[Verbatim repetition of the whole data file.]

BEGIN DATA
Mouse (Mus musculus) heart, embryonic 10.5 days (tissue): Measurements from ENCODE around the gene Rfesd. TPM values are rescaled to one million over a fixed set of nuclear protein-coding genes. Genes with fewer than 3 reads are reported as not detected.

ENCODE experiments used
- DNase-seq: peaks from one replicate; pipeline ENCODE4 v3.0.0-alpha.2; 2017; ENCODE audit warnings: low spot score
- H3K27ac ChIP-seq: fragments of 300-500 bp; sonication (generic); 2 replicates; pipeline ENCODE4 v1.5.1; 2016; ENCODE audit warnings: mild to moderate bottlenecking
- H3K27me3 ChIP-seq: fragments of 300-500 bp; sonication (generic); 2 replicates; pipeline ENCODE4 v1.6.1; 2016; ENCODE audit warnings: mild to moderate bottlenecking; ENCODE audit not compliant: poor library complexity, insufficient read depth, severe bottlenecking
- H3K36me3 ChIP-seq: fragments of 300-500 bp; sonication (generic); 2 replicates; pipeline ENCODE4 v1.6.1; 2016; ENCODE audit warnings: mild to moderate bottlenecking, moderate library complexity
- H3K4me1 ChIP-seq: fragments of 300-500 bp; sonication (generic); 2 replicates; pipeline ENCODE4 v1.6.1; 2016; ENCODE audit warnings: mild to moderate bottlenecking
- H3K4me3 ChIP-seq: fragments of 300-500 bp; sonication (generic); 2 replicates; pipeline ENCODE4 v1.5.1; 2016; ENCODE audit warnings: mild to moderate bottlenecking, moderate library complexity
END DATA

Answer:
Mouse (Mus musculus) heart, embryonic 10.5 days (tissue): Measurements from ENCODE around the gene Rfesd. TPM values are rescaled to one million over a fixed set of nuclear protein-coding genes. Genes with fewer than 3 reads are reported as not detected.

ENCODE experiments used
- DNase-seq: peaks from one replicate; pipeline ENCODE4 v3.0.0-alpha.2; 2017; ENCODE audit warnings: low spot score
- H3K27ac ChIP-seq: fragments of 300-500 bp; sonication (generic); 2 replicates; pipeline ENCODE4 v1.5.1; 2016; ENCODE audit warnings: mild to moderate bottlenecking
- H3K27me3 ChIP-seq: fragments of 300-500 bp; sonication (generic); 2 replicates; pipeline ENCODE4 v1.6.1; 2016; ENCODE audit warnings: mild to moderate bottlenecking; ENCODE audit not compliant: poor library complexity, insufficient read depth, severe bottlenecking
- H3K36me3 ChIP-seq: fragments of 300-500 bp; sonication (generic); 2 replicates; pipeline ENCODE4 v1.6.1; 2016; ENCODE audit warnings: mild to moderate bottlenecking, moderate library complexity
- H3K4me1 ChIP-seq: fragments of 300-500 bp; sonication (generic); 2 replicates; pipeline ENCODE4 v1.6.1; 2016; ENCODE audit warnings: mild to moderate bottlenecking
- H3K4me3 ChIP-seq: fragments of 300-500 bp; sonication (generic); 2 replicates; pipeline ENCODE4 v1.5.1; 2016; ENCODE audit warnings: mild to moderate bottlenecking, moderate library complexity